NAPA report calls for overhaul of civil service system

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Reforming the civil service system has become an increasingly hot topic inside think tanks and certain congressional offices. Most proposals to fix the system center on reforming the protracted and often-frustrating federal hiring process.

A recent report produced by the congressional chartered National Academy of Public Administration, however, takes the case for reform much further. “The federal government’s human capital system is fundamentally broken,” NAPA argues.

“This is not the time for modest, incremental tinkering,” the report states. “The current system’s breakdown is irremediable, to the point that any agency that can escape the system’s shackles has done so.”

The report cites the breaches at the Office of Personnel Management and the Internal Revenue Service as real-world examples of the system’s failure to recruit and retain staff with the necessary cybersecurity skills. It also points to the dearth of medical professionals at the Department of Veterans Affairs, the massive disability claims backlog at the Social Security Administration and difficulties in hiring federal law enforcement officers as further evidence of a broken system.

Despite the cynical assessment, however, the report’s authors and former federal officials insist the problem is both solvable and necessary.

To overhaul the current system, NAPA eschews a “one-size-fits-all” solution, opting instead for a federated human capital system that caters to individual agencies based on three principles: focusing on how to best achieve their missions, promoting the merit-system values and redefining accountability based on meeting citizens’ needs.

The last major bipartisan civil service reform effort, the Civil Service Reform Act of 1978, “did a relatively good job,” said NAPA President and CEO Emeritus Dan Blair, but it created an “alphabet soup of civil service agencies” and is long overdue for reform.

The 40-year-old law has “had a midlife crisis now for at least 20 years,” he said.

Don Kettl, a professor and former dean in the School of Public Policy at the University of Maryland, emphasized the importance of finding what works best for individual agencies and allowing mission to drive the personnel practices. Unilateral solutions are “bound for failure” in the 21st century, he said.

Prioritizing the merit system will protect against arbitrary or ideologically driven action against the workforce, and ensure nonpartisan service from qualified federal employees, Kettl said.

The perception outside the Beltway that federal employees are not held accountable, Blair said, makes it clear that real accountability entails focusing on results, not the number of employees fired.

“The obsession with firing federal employees has gone overboard,” he said.

Since gaining landmark fast firing and discipline authority, VA has highlighted its new workforce powers by posting an online adverse action report, which has received pushback from union representatives.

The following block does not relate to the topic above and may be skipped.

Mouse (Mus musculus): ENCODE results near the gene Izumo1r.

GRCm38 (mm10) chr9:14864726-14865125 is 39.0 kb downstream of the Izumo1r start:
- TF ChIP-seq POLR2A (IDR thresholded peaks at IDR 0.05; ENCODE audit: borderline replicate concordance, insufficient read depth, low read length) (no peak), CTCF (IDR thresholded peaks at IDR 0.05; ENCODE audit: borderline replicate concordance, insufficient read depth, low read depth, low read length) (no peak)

Although the NAPA report stresses the importance of a federated civil service system, Blair said that “orchestrating this federated system requires structure.”

Blair, who served as OPM deputy director during the George W. Bush administration, said he’d like to see an independent agency as an oversight entity to protect against politicization and disruption across transitions between administrations.

Whether it’s a revised OPM or a new entity, Kettl said the central entity could, at least at first, comprise as few as 20 members, but it would need substantive commitment from Congress or the White House to get off the ground.

On the congressional side, Blair acknowledged that “getting reform legislation of this magnitude through Congress is very difficult,” but noted individual members could take up the mantle.

On the Senate side, he pointed to the workforce reform efforts of Sens. James Lankford (R-Okla.) and Heidi Heitkamp (D-N.D.), who are the chairman and ranking member, respectively, of the Homeland Security and Government Affairs Committee's Subcommittee on Regulatory Affairs and Federal Management 

On the House side, while civil service reform was of consistent interest to former Chairman of the House Oversight and Government Reform Committee Jason Chaffetz (R-Utah), Blair noted he hasn’t “seen an appetite yet from Chairman [Trey] Gowdy (R-S.C.) to take on something like this.”

About the Author

Chase Gunter is a staff writer covering civilian agencies, workforce issues, health IT, open data and innovation.

Prior to joining FCW, Gunter reported for the C-Ville Weekly in Charlottesville, Va., and served as a college sports beat writer for the South Boston (Va.) News and Record. He started at FCW as an editorial fellow before joining the team full-time as a reporter.

Gunter is a graduate of the University of Virginia, where his emphases were English, history and media studies.

Click here for previous articles by Gunter, or connect with him on Twitter: @WChaseGunter

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Reader comments

Fri, Jul 21, 2017 Bill Harshaw Reston, VA

I think I understand where this is coming from. But I've a couple reservations: 1 A "federalized" personnel system likely means that Congressional committees will exert even greater influence over their agencies, tweaking their systems to serve their constituents. Suppose the Ag committee required 75 percent of new USDA hires to be from rural areas? 2 Given the perfect record in the 21st century of vigorous Congressional oversight, you're opening the doors for most executive branch abuses of authority. See the current EPA for an example of what's possible within today's rules.

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